By Melinda Myers
Mums are a favorite fall flower that adds weeks of seasonal color to containers, gardens and fall displays. They are also a popular gift plant in garden centers and floral shops. Choosing the right one for the purpose and providing proper care will help you achieve your desired results.
Start by selecting the best mum for your gardening goals. You’ll find mums labeled as garden, perennial, gift or florist mums. All these names for plants that look alike can be confusing. The answer lies in their response to day length, hardiness and use.
Mums set flowers based on day length. Growers can force them into bloom by covering them to create shorter days that initiate flowering. Those grown as gift mums, often called florist mums, usually require the longest periods of uninterrupted darkness or shorter days. When these mums are grown under natural daylight they usually don’t flower until late fall or early winter. These late bloomers are usually killed by cold temperatures before or soon after the flowers appear in colder areas.
Nurseries selling mums ready to flower in the fall often refer to them as garden mums. These may be perennial mums or “florist” mums forced to flower for fall displays. The intent is to use them as annuals. Select ones with lots of buds and just a few if any open flowers to maximize the bloom time and your enjoyment. Place one or two mums on the front steps, plant them in vacant spots in the garden or combine them with other fall favorites in containers.
These garden mums may be hardy and suited to the area but since all the energy is directed to the flowers little is left to establish a hardy, robust root system. If you have success overwintering your garden mums, feel free to brag. If your plants don’t survive or you don’t try, don’t worry. You are using them as a fall annual as they were intended. This also provides space for new plants in the spring and an opportunity to try a different color mum next fall.
Those mums sold as perennials are hardy enough to survive the winter and flower in late summer or early fall providing weeks of color in the garden. They are often sold alongside other perennials, labeled as perennials, or promoted as hardy for the area. Increase your success by planting them in spring. This allows the plant time to develop a robust root system before it begins flowering in the fall which will increase its ability to survive cold winters.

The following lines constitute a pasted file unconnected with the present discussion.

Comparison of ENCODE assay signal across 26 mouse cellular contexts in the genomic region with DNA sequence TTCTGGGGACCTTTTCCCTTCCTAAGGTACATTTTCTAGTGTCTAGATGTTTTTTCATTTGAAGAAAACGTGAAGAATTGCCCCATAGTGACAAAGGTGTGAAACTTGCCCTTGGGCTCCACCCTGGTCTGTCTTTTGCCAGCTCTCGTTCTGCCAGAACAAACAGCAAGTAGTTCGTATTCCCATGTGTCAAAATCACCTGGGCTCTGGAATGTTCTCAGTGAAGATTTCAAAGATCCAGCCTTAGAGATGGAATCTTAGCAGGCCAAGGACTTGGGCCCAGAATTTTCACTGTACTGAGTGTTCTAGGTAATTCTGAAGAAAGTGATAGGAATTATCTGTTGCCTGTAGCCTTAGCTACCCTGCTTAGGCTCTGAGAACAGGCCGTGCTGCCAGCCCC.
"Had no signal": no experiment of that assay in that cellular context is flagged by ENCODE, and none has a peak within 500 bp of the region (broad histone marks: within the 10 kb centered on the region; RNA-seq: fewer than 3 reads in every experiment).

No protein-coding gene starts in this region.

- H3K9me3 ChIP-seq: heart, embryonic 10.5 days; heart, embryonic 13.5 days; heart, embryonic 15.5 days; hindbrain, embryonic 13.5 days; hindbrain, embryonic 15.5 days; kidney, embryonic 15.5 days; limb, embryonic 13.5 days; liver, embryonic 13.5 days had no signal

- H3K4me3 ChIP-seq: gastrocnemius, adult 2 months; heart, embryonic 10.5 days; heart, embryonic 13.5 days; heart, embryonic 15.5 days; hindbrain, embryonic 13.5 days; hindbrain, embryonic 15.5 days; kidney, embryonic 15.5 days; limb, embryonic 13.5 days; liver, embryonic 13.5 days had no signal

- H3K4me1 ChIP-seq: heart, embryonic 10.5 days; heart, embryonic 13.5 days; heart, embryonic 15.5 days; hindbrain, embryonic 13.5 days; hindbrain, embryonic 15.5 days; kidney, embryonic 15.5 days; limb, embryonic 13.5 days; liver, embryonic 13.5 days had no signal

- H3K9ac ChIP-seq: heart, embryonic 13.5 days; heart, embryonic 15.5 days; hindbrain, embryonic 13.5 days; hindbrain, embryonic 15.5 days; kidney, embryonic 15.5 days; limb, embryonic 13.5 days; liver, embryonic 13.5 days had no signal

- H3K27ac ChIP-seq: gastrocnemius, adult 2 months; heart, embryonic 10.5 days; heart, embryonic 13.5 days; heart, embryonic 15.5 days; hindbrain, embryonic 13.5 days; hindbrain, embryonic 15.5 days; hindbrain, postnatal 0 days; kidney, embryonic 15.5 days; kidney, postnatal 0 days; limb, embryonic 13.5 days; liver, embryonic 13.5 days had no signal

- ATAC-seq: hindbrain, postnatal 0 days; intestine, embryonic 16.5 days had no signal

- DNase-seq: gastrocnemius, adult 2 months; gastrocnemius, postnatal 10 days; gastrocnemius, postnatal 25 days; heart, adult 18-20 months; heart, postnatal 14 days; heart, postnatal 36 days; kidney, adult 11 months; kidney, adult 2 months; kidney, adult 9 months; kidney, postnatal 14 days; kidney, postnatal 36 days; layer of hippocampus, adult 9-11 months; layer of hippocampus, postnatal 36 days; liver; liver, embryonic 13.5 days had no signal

Place mums in an area with full sun and water thoroughly and often enough to keep the soil moist but not soggy wet. Check the soil in containers daily and water when the top few inches of soil are starting to dry. Always use a container with drainage holes or a self-watering pot.
Increase overwintering success by leaving the plants intact in the garden over winter. Those gardening in colder regions may opt to cover the plants with evergreen boughs after the ground freezes, providing extra insulation. Remove the mulch when temperatures begin hovering above freezing. Whether covered or not, prune out the dead stems in spring as new growth appears.
Whatever you call them, add a few colorful mums to your fall displays. You are sure to enjoy the blast of color they provide to your landscape before winter arrives.
Melinda Myers has written more than 20 gardening books, including the recently released Midwest Gardener’s Handbook, 2nd Edition and Small Space Gardening. She hosts The Great Courses “How to Grow Anything” instant video and DVD series and the nationally syndicated Melinda’s Garden Moment TV & radio program. Myers is a columnist and contributing editor for Birds & Blooms magazine and her website is www.MelindaMyers.com.